Posted by Sheila Shayon on November 26, 2013 04:32 PM
23andMe, the brainchild of Google co-founder Sergey Brin's estranged wife, Anne Wojcicki, has received a lot of press for its surprisingly accessible genetic mapping service, but the latest headlines aren't in praise of the mail-order spit test. In fact, the FDA has demanded that the company cease marketing of its $99 kit, citing the risk of false results that could lead consumers to undergo unnecessary health procedures.
In a stern letter issued on Monday, the company, whose stated mission is “to be the world's trusted source of personal genetic information,” was told to “immediately discontinue marketing the PGS until such time as it receives FDA marketing authorization for the device."
The company’s saliva-based test identifies 240 genetic traits and can provide information such as if biological children are at risk for inherited health conditions, personal genetic health risks and likely drug responses. But the warning given to the Google- and Johnson & Johnson-backed company is just the latest as a heated debate continues over direct-to-consumer genetic testing and claims made by 23andMe.Continue reading...
Posted by Dale Buss on November 19, 2013 07:09 PM
It's World Toilet Day again, but this is no occasion for bathroom humor. Lack of sanitation is one of the biggest scourges in the aftermath of the typhoon in the Philippines, and it's a broad global problem every day as well. Celebrities ranging from Bill Gates to Matt Damon are tweeting today just to let us know how seriously they take the observance.
The fact is that an estimated 2.5 billion people, or about one in three global denizens, doesn't have access to a toilet or to sustainable sanitation. That means, according to one measure, more people have cell phones than have an adequate toilet. In India, the United Nations said, about 1.1 billion people—about half the population—defecate in the open.Continue reading...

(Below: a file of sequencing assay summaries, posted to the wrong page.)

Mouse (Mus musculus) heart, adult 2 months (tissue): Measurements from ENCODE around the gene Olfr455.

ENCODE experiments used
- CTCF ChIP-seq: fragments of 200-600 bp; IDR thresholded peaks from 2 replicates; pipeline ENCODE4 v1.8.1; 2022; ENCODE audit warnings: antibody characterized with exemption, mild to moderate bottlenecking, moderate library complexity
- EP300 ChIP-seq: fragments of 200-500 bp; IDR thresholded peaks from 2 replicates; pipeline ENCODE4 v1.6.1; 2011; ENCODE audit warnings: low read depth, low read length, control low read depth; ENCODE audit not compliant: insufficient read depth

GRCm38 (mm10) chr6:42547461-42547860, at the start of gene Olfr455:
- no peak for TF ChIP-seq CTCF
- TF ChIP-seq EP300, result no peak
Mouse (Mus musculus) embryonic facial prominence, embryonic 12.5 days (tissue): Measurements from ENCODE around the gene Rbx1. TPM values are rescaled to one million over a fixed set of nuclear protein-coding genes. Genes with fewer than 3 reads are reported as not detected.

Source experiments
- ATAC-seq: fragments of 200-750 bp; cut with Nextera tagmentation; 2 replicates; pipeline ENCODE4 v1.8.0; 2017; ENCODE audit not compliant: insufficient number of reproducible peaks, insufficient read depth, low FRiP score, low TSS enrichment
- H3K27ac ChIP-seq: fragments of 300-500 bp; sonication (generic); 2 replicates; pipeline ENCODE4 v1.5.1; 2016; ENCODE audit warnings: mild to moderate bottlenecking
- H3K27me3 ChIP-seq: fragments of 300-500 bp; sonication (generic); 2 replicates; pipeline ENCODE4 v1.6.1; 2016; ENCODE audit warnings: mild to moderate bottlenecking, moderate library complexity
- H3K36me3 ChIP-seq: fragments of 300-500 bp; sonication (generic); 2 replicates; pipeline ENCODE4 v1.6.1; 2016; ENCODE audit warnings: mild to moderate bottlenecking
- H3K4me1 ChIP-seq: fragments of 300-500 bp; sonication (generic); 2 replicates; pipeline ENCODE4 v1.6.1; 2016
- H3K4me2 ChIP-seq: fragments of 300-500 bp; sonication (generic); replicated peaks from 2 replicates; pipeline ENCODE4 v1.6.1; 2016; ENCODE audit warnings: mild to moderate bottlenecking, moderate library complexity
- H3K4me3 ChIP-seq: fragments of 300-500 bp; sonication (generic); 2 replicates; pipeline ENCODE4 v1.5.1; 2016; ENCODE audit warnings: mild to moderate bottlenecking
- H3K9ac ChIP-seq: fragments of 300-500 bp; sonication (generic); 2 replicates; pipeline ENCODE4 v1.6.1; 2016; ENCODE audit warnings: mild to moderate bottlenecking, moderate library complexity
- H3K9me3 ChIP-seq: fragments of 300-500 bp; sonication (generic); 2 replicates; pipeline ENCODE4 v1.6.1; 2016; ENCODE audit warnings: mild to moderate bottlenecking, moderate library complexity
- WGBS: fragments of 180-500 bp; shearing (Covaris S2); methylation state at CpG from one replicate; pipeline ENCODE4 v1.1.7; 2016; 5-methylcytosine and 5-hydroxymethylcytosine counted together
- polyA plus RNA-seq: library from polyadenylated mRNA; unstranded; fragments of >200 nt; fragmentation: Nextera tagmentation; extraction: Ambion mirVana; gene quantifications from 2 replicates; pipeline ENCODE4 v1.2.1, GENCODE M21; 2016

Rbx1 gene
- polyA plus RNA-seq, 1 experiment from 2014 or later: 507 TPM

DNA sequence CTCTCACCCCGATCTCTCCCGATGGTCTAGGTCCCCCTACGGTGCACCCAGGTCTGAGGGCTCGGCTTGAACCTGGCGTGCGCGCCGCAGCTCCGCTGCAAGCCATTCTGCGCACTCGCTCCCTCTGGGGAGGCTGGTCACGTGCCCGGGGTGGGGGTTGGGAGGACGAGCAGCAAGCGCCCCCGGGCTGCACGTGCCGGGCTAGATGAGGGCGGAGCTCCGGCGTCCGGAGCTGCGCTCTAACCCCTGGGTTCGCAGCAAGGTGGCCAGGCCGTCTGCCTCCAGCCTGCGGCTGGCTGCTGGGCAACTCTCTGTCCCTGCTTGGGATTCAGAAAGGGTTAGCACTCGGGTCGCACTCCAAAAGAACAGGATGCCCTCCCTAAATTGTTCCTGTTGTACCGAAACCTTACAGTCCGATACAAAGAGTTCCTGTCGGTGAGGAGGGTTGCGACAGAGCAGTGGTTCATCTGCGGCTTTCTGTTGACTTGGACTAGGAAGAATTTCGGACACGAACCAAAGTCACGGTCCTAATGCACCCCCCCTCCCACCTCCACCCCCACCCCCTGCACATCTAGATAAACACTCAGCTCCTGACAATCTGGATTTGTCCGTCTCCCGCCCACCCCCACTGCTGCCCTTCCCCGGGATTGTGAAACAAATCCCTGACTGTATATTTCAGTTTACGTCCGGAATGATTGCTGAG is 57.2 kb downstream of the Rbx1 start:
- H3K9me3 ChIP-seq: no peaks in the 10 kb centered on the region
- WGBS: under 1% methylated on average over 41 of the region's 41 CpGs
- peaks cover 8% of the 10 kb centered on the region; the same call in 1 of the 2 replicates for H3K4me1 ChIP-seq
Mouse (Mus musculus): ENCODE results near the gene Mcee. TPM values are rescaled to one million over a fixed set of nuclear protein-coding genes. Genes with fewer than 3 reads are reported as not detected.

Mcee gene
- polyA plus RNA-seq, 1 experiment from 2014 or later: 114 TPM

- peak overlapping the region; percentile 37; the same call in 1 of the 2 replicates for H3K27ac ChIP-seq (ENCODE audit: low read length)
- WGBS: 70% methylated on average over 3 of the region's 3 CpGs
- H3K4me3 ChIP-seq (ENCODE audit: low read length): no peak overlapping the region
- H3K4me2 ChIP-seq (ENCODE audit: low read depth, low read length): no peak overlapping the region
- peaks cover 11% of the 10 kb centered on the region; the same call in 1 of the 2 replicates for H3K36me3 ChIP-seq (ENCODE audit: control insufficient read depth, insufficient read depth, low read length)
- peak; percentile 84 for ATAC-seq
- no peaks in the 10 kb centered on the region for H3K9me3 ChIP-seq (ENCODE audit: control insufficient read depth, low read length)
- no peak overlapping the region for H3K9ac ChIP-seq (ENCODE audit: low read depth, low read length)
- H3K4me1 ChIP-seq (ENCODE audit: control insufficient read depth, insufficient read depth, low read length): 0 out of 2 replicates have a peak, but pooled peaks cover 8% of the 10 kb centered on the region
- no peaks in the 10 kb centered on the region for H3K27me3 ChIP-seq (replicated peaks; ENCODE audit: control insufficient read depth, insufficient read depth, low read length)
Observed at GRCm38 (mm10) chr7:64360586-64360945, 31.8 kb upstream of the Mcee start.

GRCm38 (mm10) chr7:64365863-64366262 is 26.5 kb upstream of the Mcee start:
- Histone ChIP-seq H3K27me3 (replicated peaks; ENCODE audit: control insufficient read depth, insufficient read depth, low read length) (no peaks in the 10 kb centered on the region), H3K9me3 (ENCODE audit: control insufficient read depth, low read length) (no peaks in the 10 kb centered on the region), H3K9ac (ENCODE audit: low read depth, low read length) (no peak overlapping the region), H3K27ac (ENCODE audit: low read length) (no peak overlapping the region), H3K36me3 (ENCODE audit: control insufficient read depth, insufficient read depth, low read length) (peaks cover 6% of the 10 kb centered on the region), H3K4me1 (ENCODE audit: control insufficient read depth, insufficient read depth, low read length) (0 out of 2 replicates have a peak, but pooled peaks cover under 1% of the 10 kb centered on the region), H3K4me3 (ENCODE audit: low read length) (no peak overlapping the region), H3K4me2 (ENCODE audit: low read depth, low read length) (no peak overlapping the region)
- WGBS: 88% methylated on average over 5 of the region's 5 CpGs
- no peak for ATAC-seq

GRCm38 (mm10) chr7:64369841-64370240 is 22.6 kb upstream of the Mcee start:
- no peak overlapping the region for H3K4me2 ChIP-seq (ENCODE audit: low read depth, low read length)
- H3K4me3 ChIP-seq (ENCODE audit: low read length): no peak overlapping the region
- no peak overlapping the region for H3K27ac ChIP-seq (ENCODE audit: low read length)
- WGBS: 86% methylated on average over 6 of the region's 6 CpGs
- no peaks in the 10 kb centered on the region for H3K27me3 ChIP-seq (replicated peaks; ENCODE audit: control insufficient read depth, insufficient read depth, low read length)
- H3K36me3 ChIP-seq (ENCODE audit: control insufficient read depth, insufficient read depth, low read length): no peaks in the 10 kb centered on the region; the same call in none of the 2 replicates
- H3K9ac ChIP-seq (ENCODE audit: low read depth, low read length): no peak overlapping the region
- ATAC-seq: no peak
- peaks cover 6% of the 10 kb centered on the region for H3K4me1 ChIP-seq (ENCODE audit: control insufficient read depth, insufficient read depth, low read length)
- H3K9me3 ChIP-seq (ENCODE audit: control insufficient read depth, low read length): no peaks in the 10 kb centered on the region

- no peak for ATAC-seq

Posted by Dale Buss on November 15, 2013 06:02 PM
McDonald's retains its long-term growth goals despite its troubles in 2013. But the chain certainly is tweaking how it plans to reach them, with new efforts ranging from selling McCafe coffees in supermarkets with Kraft to its first Happy Meal tie-in with the National Football League. And along the way, McDonald's is trying to figure out how it lost the "quick" in its quick-serve.
CEO Don Thompson said at the company's investor conference this week that McDonald's has suffered from an iffy consumer economy, and labor- and commodity-cost pressures. The company also has been hamstrung by its own poor execution in areas that have included the less-than-stellar sales performance of its steady menu of new Limited Time items, such as Mighty Wings chicken wings.
But the most problematic area for McDonald's may be that its US customer service has suffered recently, in part because it has introduced too many of those new menu items, too quickly, for its operations to adjust efficiently.Continue reading...
Posted by Mark J. Miller on November 15, 2013 12:51 PM
It's no longer enough to just go for a run. Athletes and first-steppers alike are more data driven than ever, feeding off of fitness apps that tell them how many steps they've taken, their heart rate, calories burned and so on. After all, if it can be measured, it can be improved.
Following the runaway success of personal fitness trackers like Nike's FuelBand, main competitor Under Armour has announced that it has acquired MapMyFitness for about $150 million. It may not have cost UA too much, but the addition of the new technology will lift the company to a whole other level in the fitness business.
The one differentiator that will set UA apart (and perhaps above) competitors? MapMyFitness analyzes data from multiple mobile device brands and operating systems, unlike Nike's FuelBand, which works exclusively with Apple's iOS.Continue reading...